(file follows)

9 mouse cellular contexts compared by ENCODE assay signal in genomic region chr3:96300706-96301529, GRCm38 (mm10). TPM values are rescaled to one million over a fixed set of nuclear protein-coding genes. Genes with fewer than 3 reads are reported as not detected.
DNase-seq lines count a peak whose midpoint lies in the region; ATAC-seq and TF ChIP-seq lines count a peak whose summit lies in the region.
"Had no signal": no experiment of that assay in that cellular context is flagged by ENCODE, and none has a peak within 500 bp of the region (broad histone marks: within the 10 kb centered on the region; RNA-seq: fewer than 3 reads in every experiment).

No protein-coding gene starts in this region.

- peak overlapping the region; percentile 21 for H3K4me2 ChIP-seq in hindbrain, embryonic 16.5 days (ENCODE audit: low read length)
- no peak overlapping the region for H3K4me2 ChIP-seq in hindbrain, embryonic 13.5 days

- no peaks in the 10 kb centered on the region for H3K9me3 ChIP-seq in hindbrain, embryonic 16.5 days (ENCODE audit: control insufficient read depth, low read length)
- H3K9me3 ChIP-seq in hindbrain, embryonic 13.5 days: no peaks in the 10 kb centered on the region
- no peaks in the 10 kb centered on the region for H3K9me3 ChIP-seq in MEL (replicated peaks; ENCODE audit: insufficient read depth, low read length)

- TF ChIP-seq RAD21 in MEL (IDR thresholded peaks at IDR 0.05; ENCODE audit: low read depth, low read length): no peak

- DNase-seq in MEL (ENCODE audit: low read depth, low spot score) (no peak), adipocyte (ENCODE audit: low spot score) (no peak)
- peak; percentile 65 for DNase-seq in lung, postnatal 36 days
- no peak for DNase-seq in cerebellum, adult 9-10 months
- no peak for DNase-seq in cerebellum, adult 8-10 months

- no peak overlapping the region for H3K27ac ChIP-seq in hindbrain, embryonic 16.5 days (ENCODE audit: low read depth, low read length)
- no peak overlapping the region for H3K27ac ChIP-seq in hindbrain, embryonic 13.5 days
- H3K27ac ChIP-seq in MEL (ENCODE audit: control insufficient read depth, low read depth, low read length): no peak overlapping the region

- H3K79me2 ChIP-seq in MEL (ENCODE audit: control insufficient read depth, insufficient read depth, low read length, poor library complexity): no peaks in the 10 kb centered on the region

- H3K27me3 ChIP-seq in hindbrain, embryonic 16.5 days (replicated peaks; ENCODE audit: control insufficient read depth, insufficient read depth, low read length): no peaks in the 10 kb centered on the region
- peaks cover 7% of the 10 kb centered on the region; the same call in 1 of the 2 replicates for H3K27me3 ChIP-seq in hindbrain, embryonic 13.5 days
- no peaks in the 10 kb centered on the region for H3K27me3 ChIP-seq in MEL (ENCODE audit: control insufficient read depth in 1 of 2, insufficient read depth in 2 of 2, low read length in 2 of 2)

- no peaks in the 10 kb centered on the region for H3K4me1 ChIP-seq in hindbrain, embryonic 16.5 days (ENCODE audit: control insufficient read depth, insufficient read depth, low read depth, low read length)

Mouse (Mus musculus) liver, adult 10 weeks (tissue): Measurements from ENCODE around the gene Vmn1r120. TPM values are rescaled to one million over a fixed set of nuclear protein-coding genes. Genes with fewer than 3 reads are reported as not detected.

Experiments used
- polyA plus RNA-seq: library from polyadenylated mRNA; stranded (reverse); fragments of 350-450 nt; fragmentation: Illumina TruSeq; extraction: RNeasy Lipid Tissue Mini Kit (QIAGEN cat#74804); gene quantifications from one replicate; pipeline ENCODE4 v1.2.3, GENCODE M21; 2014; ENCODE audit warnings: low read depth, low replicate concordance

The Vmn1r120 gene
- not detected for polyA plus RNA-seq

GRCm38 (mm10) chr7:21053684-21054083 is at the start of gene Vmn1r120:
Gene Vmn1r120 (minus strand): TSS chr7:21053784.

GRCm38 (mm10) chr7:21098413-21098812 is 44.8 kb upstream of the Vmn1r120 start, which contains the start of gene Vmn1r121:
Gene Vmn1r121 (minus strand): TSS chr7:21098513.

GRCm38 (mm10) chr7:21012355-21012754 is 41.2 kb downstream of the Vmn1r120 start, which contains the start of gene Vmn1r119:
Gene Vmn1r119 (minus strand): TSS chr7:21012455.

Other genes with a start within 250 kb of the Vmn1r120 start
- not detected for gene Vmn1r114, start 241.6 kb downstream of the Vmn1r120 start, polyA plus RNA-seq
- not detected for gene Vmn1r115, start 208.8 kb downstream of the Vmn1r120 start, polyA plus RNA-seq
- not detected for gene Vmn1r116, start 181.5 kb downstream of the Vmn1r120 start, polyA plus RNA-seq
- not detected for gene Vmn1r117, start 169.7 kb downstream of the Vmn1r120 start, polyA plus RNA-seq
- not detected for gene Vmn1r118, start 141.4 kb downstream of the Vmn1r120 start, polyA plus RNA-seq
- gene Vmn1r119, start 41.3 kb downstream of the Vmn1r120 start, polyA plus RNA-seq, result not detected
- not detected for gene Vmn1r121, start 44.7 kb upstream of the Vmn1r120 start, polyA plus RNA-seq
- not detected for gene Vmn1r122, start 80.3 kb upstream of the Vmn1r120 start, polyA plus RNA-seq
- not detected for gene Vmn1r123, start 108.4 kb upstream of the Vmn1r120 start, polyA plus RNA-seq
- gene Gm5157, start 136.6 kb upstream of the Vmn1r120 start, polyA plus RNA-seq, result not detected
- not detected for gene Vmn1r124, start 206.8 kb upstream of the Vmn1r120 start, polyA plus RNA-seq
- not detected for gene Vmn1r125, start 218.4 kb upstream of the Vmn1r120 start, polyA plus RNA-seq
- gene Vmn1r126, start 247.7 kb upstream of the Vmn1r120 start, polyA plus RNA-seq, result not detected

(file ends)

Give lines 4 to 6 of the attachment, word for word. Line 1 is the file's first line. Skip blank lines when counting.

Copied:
No protein-coding gene starts in this region.

- peak overlapping the region; percentile 21 for H3K4me2 ChIP-seq in hindbrain, embryonic 16.5 days (ENCODE audit: low read length)
- no peak overlapping the region for H3K4me2 ChIP-seq in hindbrain, embryonic 13.5 days